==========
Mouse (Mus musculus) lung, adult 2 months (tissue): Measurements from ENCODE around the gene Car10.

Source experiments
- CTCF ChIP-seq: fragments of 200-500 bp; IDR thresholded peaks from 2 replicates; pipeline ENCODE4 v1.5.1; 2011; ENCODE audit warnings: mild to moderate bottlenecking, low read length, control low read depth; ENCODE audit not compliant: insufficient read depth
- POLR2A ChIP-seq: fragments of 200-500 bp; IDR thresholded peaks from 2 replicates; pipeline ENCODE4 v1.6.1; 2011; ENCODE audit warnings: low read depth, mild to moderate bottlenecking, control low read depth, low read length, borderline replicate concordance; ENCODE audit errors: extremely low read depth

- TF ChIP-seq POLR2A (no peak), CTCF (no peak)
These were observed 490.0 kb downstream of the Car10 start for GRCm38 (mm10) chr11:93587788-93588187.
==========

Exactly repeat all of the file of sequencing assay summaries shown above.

Mouse (Mus musculus) lung, adult 2 months (tissue): Measurements from ENCODE around the gene Car10.

Source experiments
- CTCF ChIP-seq: fragments of 200-500 bp; IDR thresholded peaks from 2 replicates; pipeline ENCODE4 v1.5.1; 2011; ENCODE audit warnings: mild to moderate bottlenecking, low read length, control low read depth; ENCODE audit not compliant: insufficient read depth
- POLR2A ChIP-seq: fragments of 200-500 bp; IDR thresholded peaks from 2 replicates; pipeline ENCODE4 v1.6.1; 2011; ENCODE audit warnings: low read depth, mild to moderate bottlenecking, control low read depth, low read length, borderline replicate concordance; ENCODE audit errors: extremely low read depth

- TF ChIP-seq POLR2A (no peak), CTCF (no peak)
These were observed 490.0 kb downstream of the Car10 start for GRCm38 (mm10) chr11:93587788-93588187.